A strong storm on Mars subsided: now the NASA spacecraft can survive
send to Telegram
share on Facebook
send to Viber
send to Messenger
On Mars, the seasons change, and therefore the threats to missions on the planet have practically disappeared.
A month ago, the Mars Reconnaissance Orbiter recorded the appearance of an extremely strong dust storm on Mars. Such phenomena on the Red Planet are very dangerous for all devices that work there. For example, 4 years ago, such a dust storm caused the Opportunity rover to stop its work forever. Now NASA is concerned about the performance of the device InSight. A few weeks ago, there was so much dust in the Martian atmosphere that it was not possible for this device to get enough solar energy to work. Scientists decided that this was the end of this mission. But the dust storm has subsided due to the change of seasons on Mars, and there is a chance that InSight will still be able to send new data on the seismic activity of the planet, writes Space.
Claire Newman of Mars weather company Aeolis Research says InSight will survive this dust storm, which is now subsiding. Though it's running out of service anyway.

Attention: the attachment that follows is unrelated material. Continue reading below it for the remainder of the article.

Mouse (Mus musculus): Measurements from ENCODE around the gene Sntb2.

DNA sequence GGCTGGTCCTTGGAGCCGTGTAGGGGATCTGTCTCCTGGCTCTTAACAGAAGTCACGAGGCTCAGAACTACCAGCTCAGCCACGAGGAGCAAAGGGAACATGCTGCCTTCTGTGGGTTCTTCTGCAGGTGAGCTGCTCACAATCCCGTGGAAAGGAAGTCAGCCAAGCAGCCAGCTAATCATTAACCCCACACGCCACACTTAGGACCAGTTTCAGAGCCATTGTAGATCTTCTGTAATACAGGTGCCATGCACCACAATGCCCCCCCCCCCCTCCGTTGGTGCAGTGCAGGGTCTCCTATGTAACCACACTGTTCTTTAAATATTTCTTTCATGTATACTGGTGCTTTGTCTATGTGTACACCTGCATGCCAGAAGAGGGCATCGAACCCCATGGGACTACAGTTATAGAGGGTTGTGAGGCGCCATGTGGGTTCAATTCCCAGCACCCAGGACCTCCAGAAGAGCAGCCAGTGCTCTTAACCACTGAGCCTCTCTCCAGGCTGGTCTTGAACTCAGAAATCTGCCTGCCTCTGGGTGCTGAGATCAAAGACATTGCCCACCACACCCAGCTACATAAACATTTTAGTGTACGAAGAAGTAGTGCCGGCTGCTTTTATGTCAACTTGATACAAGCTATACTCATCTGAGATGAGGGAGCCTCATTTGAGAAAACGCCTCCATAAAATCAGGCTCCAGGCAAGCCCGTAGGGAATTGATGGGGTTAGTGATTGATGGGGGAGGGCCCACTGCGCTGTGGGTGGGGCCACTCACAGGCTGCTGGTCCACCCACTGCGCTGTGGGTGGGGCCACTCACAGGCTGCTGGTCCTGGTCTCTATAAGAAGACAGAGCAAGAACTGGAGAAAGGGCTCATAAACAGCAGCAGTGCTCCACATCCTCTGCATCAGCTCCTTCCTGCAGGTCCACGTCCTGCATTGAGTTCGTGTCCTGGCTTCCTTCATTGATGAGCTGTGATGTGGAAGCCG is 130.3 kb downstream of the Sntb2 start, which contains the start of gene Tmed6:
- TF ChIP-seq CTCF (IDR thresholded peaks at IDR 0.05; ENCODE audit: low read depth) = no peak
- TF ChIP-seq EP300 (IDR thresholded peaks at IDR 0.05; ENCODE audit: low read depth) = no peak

Until now, scientists are still trying to fully understand how dust storms appear on Mars. It is already known that small storms, of a local scale, occur on the planet all year round. But huge storms, enveloping vast expanses, appear more often at the end of summer in the southern hemisphere. It was this storm that threatened InSight.
All dust storms on Mars appear seasonally, because the reason for their occurrence is associated with an imbalance of heat that raises dust from the surface into the rarefied Martian atmosphere.
“Dust rises, heats up and there are stronger winds that raise more dust from the surface. It's a vicious circle,” says Newman.
Mars also has planetary dust storms, when the wind blows across the planet from east to west, scientists say. Such storms appear every few years.
“On Earth, there are no such planetary dust storms. One of the reasons for this is the presence of water and precipitation, and this draws dust from the atmosphere, while there is nothing like this on Mars,” says Newman.
According to Newman, it is unlikely , although it is possible that another similar strong dust storm will appear on Mars this year.
According to scientists, the storm, which has almost subsided on Mars, is the second in strength and scale this year.
As for InSight, it is particularly vulnerable to dust storms due to its heavy reliance on its solar panels. If they are covered with dust, then the energy stops flowing.
Focus already wrote about a large-scale dust storm on Mars, which could prematurely end the work of the InSight apparatus.
We remind that a new study by scientists suggests that Mars may not be exactly a dead planet. At least in the geological aspect of the issue. Researchers believe that there is activity under the surface that should have stopped billions of years ago.